When it comes to appetizers, I've had most of them and they're quite tasty. For the particular meal that this post is going to reference, my friends and I shared two of them. One was the Pakawara-e-badenjan, which were batter dipped sauteed slices off eggplant. It's at Azeen's that I've ever had eggplant deep fried and being an eggplant lover, that was already a bonus. I enjoyed the crispiness of the batter, but at first, I wasn't quite sure of the yogurt and meat sauce that topped the eggplant. It seemed an odd combination but the tangy yogurt sauce actually married well with the more highly spiced tomato-based meat sauce.

The other appetizer was the Buranee-kadu. This dish is sauteed butternut squash, also topped with yogurt and meat sauce. The melding of flavors was really interesting for this dish. You get sweet, meaty, tangy all in one bite. While we didn't have them this time, be sure to also check out their steamed dumplings, if you decide to make a visit to Azeen's.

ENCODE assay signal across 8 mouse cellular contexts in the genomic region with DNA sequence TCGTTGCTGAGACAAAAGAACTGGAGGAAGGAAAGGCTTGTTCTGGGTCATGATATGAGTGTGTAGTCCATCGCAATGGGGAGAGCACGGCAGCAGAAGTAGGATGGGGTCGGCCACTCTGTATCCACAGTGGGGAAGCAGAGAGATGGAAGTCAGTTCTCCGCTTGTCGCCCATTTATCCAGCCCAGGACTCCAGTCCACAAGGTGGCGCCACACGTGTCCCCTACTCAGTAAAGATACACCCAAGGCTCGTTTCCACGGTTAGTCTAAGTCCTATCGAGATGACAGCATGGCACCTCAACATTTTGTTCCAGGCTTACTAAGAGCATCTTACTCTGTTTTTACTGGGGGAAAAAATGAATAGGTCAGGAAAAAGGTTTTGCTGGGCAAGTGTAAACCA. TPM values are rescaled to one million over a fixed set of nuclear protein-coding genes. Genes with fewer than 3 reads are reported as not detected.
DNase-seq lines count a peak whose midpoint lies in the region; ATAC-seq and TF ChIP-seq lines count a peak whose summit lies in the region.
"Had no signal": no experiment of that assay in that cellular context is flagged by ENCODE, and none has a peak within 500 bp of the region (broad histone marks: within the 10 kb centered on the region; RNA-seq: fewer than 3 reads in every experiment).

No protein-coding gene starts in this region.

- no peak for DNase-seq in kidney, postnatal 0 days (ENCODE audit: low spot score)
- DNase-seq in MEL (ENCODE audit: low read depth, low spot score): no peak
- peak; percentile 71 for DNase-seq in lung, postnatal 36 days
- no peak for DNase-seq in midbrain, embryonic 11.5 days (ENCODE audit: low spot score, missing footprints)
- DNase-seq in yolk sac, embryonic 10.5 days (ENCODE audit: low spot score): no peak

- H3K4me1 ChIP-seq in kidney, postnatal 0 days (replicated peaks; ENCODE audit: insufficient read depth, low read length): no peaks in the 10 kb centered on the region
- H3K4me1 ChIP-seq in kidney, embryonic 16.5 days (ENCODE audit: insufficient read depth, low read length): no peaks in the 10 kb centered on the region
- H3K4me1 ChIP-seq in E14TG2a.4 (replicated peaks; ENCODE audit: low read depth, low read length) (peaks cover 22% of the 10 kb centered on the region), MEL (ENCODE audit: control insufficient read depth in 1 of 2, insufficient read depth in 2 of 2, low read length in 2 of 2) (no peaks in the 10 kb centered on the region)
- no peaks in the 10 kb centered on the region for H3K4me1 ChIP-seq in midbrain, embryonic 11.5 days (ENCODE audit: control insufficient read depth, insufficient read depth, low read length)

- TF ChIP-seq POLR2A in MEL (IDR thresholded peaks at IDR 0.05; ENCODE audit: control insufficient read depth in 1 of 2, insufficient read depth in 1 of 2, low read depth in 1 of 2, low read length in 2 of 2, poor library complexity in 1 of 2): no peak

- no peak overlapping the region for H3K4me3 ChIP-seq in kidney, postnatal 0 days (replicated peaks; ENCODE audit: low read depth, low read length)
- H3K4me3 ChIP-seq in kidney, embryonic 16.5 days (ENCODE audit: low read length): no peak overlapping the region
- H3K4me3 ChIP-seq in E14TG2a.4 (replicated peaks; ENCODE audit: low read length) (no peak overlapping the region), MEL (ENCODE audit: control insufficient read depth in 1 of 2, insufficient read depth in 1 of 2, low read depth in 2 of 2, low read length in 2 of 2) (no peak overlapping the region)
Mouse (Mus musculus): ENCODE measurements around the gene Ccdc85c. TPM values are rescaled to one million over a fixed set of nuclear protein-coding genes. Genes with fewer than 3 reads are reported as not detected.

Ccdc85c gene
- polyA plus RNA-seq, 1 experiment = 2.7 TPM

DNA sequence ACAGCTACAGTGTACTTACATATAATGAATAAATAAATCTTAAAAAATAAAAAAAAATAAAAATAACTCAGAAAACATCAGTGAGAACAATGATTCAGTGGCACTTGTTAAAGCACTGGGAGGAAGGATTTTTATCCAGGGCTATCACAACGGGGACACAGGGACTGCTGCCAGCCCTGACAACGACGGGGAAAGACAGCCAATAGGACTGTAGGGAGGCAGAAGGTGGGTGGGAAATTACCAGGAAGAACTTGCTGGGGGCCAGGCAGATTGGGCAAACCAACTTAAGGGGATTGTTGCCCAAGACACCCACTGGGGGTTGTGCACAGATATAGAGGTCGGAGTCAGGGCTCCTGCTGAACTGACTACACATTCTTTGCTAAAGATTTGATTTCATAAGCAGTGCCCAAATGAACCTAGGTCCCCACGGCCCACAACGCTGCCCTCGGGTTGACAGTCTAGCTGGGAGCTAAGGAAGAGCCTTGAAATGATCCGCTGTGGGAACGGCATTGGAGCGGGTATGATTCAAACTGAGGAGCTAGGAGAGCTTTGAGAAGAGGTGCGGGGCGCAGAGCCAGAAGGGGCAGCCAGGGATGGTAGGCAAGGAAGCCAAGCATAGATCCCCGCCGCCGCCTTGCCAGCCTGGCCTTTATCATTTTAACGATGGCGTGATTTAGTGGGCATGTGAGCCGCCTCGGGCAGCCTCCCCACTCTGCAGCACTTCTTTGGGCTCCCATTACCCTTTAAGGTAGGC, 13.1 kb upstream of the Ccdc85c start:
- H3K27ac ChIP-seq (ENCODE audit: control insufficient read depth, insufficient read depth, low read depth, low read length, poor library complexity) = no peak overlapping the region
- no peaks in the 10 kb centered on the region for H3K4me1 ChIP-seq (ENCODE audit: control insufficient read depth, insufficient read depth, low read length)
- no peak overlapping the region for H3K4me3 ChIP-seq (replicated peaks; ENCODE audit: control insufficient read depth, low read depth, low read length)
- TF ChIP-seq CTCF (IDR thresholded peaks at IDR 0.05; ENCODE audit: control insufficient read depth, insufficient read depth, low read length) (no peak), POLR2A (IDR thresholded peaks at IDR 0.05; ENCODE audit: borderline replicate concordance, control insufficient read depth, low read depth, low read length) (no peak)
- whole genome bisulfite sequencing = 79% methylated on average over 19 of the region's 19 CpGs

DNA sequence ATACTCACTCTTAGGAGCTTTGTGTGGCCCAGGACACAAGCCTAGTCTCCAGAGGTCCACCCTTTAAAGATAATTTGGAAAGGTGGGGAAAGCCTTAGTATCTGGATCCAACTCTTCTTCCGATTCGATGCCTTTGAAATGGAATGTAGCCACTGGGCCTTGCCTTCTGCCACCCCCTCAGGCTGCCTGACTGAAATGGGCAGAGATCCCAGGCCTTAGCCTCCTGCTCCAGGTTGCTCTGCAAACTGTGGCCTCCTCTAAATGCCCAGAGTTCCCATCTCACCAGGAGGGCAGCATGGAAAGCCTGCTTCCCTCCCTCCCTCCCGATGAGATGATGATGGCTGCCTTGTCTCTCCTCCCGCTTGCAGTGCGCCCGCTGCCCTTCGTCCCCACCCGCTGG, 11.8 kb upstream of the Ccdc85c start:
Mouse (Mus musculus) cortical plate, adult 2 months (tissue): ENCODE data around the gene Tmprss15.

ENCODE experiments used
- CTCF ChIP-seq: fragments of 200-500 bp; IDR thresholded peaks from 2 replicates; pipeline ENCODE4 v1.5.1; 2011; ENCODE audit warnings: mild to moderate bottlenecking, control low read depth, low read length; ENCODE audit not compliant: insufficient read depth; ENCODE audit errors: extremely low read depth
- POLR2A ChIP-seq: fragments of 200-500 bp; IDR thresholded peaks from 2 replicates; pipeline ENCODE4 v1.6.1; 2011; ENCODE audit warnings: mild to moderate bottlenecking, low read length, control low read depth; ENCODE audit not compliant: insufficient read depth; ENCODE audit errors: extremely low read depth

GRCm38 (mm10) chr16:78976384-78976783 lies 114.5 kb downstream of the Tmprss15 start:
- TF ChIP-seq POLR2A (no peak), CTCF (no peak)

One is the Mantu, a chopped beef, onion and herb dumpling and the Aushak, whose filling include leeks and scallions. Both dumplings have slightly differing sauces. The sauce for the Mantu i
s also yogurt based and the dumplings are topped with mixed veggies while the Aushak has a yogurt and meat sauce, with the addition of mint. What's great about all the yogurt sauces is that they're all housemade, so you know they're absolutely fresh.

When it came to the entrees, we ordered the following:
  • Badenjan Challaw - Chunks of lamb cooked with eggplant, onions and tomatoes.
  • Gulpi - Cauliflower stew cooked with ginger, onions and tomatoes
  • Kabob-e-murgh - Tender chunks of chicken breast
As I said earlier, I've pretty much enjoyed all my meals, except for the occasional dish that didn't do it for me. In this case, I didn't care much for the lamb dish. Compared to other things I've tried in the past, the Badenjan Challaw wasn't as flavorful as I would have liked, plus the lamb was a little too chewy when it should have been more tender. I loved the Gulpi. Cauliflower on its own is so bland, but when stewed with the ginger, onions and tomatoes, it definitely took a flavor life of its own that was very appealing. When it comes to kabobs, the real test for me is chicken. If a restaurant can prepare chicken breast kabob without it being dry, than that restaurant deserves praise. So praises to Azeen's because their chicken breast kabob always comes out moist and tender.